Sudbury Wolves

Arena Name: Sudbury Community Arena
Capacity: 5,100 (4,600 seated)
Built: 1951
Address: 240 Elgin St., Sudbury, ON, P3E 3N7
Telephone No: (705) 675-3941
Ice Surface Size: Regulation
Franchise Date: 1972-73
OHL Championships: None
Memorial Cup Championships: None
Colours: Blue, Grey, & White
Official Web Site: SudburyWolves.com
Former Arena: Walden Community Centre


 Sudbury Arena

Sudbury Arena

 What's the Arena Like?

First Visit: February 1, 2004
CHL Arena: 16
OHL Arena: 16

Even if you've never been to Sudbury, you've surely heard the stories. That it's a pair of mines with a city attached. That the place's landscape looks so lunar that NASA sent astronauts there to train in the 1970's. That it forever would be a place known for Stompin' Tom Connors's paean about bingo halls and miners getting drunk. For myself, the only thing I knew about the city growing up was that my Dad was transferred up there one winter in the early 1970's and lasted three weeks before giving up, quitting his job and moving home again. I myself passed through Sudbury on the train in 2002 and 2003 and saw the denuded moonscape, but in true Sudbury fashion, the train goes near town but not actually to it. So, making the trip for the first time in February 2004, I thought I knew what to expect from the city and the arena. But what I found surprised me. There's no getting around it - Sudbury isn't Paris. But the stories are mostly exaggerated, and Sudbury Arena is easily the best and last unrenovated old arena in the OHL, with Art Deco touches everywhere and some of the league's best fans. The crowd noise and the old-school feelings alone makes Sudbury well worth the long trip.

Sudbury Community Arena is located in downtown Sudbury, across the street from the VIA train station. From a distance it has that unmistakable "hockey arena" profile, with a high, triangular roof. The building is constructed of brown brick and still has a little bit of leftover Art Deco artifice about it. The exterior of the Sudbury Arena is a candidate for one of my favourites in the OHL. Everything from the lettering to the brickwork is beautiful in its own way - the second most beautiful thing in Sudbury after the Big Nickel.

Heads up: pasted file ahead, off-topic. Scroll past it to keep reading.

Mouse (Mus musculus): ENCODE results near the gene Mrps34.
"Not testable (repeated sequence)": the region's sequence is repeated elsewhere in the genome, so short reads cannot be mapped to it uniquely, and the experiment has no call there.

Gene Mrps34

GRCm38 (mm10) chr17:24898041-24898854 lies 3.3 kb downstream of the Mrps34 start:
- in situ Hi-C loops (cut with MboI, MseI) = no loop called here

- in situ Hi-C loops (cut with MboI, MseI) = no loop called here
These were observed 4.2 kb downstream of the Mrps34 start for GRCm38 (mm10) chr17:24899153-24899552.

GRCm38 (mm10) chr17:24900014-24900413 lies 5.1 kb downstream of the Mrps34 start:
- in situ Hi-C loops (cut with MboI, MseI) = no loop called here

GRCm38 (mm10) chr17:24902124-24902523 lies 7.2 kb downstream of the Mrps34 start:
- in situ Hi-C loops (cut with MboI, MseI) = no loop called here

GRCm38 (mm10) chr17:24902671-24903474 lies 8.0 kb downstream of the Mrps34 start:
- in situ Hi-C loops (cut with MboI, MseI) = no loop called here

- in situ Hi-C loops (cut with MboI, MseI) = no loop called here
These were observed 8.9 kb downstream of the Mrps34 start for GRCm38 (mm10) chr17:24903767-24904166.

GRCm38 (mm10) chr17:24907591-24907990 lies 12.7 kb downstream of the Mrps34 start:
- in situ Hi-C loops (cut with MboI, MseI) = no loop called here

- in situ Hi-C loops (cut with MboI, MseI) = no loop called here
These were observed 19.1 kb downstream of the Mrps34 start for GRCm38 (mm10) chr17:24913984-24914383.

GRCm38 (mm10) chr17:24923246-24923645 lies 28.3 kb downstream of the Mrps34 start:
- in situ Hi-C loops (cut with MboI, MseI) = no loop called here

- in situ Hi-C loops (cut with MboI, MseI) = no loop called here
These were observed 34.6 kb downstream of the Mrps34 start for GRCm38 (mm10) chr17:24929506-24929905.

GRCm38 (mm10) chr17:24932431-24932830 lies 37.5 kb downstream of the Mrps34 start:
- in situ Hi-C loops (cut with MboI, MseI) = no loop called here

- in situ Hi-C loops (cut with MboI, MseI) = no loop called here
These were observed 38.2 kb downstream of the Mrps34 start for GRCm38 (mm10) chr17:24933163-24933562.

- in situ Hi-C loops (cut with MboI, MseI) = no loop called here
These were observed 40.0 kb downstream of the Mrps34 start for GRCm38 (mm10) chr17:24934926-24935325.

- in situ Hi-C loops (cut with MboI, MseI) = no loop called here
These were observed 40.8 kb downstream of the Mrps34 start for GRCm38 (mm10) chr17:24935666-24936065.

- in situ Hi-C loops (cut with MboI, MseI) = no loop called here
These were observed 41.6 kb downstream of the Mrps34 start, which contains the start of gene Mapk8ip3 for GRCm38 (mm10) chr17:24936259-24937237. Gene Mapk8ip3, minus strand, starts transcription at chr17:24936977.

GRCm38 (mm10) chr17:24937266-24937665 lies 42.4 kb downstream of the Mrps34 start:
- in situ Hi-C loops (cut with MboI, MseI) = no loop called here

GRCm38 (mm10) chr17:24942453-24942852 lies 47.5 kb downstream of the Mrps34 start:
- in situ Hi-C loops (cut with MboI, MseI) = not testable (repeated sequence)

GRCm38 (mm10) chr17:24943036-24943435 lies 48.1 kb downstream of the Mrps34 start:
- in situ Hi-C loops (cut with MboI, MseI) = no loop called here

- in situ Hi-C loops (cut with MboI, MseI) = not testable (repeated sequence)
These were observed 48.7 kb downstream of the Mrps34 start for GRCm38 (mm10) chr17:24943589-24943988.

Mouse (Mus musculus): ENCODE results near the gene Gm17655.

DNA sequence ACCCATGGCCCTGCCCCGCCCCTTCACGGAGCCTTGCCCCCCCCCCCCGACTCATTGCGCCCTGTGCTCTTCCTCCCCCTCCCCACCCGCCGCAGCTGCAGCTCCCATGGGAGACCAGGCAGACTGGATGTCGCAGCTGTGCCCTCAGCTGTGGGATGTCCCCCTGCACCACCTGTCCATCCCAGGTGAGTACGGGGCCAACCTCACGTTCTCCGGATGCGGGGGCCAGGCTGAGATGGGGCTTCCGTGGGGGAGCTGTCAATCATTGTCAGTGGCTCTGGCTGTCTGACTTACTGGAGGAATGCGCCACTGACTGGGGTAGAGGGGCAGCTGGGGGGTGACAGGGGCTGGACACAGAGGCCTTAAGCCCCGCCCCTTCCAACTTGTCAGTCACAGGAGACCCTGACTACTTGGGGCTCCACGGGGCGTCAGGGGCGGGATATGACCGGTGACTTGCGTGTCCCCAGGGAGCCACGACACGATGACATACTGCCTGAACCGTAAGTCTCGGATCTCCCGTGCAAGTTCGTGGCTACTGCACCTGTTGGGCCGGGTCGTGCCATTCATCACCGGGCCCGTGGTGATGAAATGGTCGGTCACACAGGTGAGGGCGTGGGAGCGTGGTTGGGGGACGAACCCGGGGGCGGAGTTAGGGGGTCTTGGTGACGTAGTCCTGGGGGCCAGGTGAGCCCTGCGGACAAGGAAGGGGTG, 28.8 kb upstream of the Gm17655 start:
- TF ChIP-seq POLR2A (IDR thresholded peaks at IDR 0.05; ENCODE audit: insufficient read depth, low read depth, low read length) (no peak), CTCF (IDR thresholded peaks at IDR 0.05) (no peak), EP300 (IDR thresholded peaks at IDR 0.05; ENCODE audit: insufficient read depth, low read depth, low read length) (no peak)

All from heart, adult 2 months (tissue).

Sudbury Arena also has one of the best main entrances in the OHL. It has large windows over the doors and a plaque at the front explaining that the building was "constructed to the greater glory of mankind" or something similarly grandiose. It makes you smile, anyway. Once entering the main part of the building you're in a tasteful lobby painted in dark green and tan. Again, it's a fantastic addition to the building and the arena lobby is one of the best parts of the rink. You walk up the stairs through the lobby and you enter into the main arena.

The first sight of the inside of Sudbury Arena is impressive. Everything in the building is painted Wolves' blue, and it has the feeling of a grand old hockey palace, bigger than most of its day. The seats are a tasteful dark blue and all the walls are a sky blue colour. The ceiling is very high and made of wood on steel trusses. The score clock was old and functional as of my last visit, but not one of the league's best. I'm certain they now have a video board like everywhere else. There are banners hanging honouring the Wolves' retired numbers as well as the Sudbury Wolves of 1932, the last time a Sudbury team won the Memorial Cup.

When I was last in Sudbury I got to hear the old arena announcer, Berk Keaney Sr., who was one of the last of the old-school gentlemen in the Paul Morris mould calling hockey games. Keaney retired in 2011 and died in 2012 at the age of 90, but it was an absolute pleasure getting to experience him calling a game over the PA. The rest of the building continues in the same old-timey vein. The concourse underneath the seats is narrow and crowded, and the Zamboni actually dumps its snow payload in the middle of the back hallway of the building. Catwalks and corridors are everywhere - the rink's layout is by far the OHL's most intricate and unusual, but not in a bad way. It's still easy to get around the arena, but it's the sort of place that you could spend an hour exploring and still not see all of. There is a team store which is among the league's smallest, just barely wide enough to fit a few people in, and with the ceiling so low that you could bump your head if you're not careful. The Wolves have the same gear on sale as everyone else, although theirs is much cooler, because in my opinion they have one of the best logos and uniforms in the OHL. Washrooms are pretty good considering their age.